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Lawmakers review tactics used during search of Shurtleff's home

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SALT LAKE CITY — Lawmakers heard testimony Wednesday about how a warrant was served on former Attorney General Mark Shurtleff's home, but not Shurtleff's complaints that law enforcement used "Dirty Harry" tactics.

Shurtleff told reporters after the hearing that he did not intend to address the Legislature's Law Enforcement and Criminal Justice Interim Committee, which took no public testimony.

The former three-term attorney general sat in the audience taking notes, accompanied by his 17-year-old daughter, who was in the bathroom when authorities entered his home on June 2 while he was out of town.

"They pointed a gun at my daughter. You can see her. Does she look like a threat? They violated the law, that's what they did," Shurtleff said outside the hearing.

He said he would deal with the issue in court.

But Shurtleff, who was in Washington, D.C., when the warrant was issued, said he was not talking about filing a suit over the warrant.

"I didn't say that. It will be in either criminal or civil court, we'll get the answer out," he said. "Of course, I'm angry about what it did to my family and the abuses they suffered."

The committee was told by Utah Highway Patrol officials that the "knock and announce" warrant was served by FBI agents, while the search of Shurtleff's house was conducted by a state investigative team.

UHP Col. Daniel Fuhr declined to discuss the FBI's actions.

"Our agency did the investigation after the home was secured," Fuhr said. "I'm not going to speculate on what occurred on that raid. … That's not to say the (FBI) did anything wrong."

No one from the FBI addressed the committee. The FBI and the Utah Department of Public Safety are involved in an investigation by the Salt Lake and Davis county attorneys into Shurtleff and another former attorney general, John Swallow, who resigned last year.

Warrants were also served that same day on Swallow and Renae Cowley, a former Swallow campaign staffer who now works as a Salt Lake lobbyist.

The committee's Senate chairman, Sen. Todd Weiler, R-Woods Cross, said he added the issue to the interim agenda after hearing Shurtleff condemn the tactics used in executing the warrant in media interviews.

Weiler said his primary goal was to assure the public that people's rights were not being abused by law enforcement.

He explained later to reporters that because of the "egregious allegations" made by Shurtleff, the public needed to know whether the subpoena was properly issued and served pursuant to department policy.

"The answers we got today was 'yes' on both accounts," Weiler said.

He said he is also convinced that state law enforcement was not abusing members of Shurtleff's family "inappropriately," and he questioned the former attorney general's claims that the department misled the public about what happened.

"Mr. Shurtleff was 2,000 miles away when this happened and yet felt confident in telling everyone exactly play-by-play what happened as if he was there. It wasn't lost on me that he was in Washington, D.C., when this all took place," Weiler said.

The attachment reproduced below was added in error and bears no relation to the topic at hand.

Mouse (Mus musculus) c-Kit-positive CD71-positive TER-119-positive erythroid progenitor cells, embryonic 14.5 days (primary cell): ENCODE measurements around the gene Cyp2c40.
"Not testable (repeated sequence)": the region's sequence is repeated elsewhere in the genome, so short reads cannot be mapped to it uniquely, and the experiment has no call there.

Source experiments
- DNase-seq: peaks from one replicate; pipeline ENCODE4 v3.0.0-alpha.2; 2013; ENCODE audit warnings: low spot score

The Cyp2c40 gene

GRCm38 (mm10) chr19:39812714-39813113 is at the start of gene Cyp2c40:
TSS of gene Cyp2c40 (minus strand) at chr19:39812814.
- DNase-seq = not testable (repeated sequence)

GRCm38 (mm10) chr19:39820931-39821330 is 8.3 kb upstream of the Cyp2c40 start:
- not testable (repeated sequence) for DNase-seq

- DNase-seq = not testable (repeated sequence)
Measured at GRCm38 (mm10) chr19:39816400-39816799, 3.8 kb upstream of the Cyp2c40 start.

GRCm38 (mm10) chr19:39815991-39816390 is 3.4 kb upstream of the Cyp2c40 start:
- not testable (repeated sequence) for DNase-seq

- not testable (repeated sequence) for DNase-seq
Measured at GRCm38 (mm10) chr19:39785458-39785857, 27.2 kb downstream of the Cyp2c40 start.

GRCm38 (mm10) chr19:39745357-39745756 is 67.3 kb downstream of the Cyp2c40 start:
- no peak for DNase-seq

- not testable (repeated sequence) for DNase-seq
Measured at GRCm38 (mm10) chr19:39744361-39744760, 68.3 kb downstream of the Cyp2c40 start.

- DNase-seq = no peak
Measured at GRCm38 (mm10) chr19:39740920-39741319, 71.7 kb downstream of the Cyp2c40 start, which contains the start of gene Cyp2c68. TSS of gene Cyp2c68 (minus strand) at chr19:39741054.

Shurtleff told KSL Newsradio's "The Doug Wright Show" the day after the warrant was served that his daughter was ordered her out of the bathroom with her hands in the air.

Four agents wearing body armor pointed guns at her, including one who had a laser sight trained on her chest, Shurtleff said.

"These John Wayne wannabes, freakin' Clint Eastwood 'Dirty Harry' tactics were absolutely unacceptable and unneeded," he told the radio host.

Shurtleff said he was not notified about the hearing. He said Weiler "obviously set this up as a softball thing to let them claim that they did nothing wrong."

His daughter, who wrapped her arms around her father as he spoke to the press, said, "I can just say I was scared and I was terrified, and it shouldn't happen to anybody. It's not OK."

Also Wednesday, the Legislature's Government Operations Interim Committee began looking at changes to the law recommended by the special House committee that concluded Swallow, Shurtleff's successor, hung a "for sale" sign on his office door.

Those changes include allowing similar investigations to use the grand jury process. The chairman of the special investigative committee into Swallow's activities, Rep. Jim Dunnigan, R-Taylorsville, said that could have reduced the $4 million price tag.

Dunnigan said the investigation was slowed down and made more costly when subpoenas issued were challenged in court. Witnesses, he said, may have been more willing to cooperate knowing grand jury proceedings are secret.

Other changes recommended were dealing with both sizable and anonymous campaign contributions and further restricting outside employment by members of the attorney general's office.

No action was taken by that committee, but its House chairman, Rep. Jack Draxler, R-North Logan, said after the meeting he expects further discussion if bills are drafted to address the recommendations.


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Lisa Riley Roche


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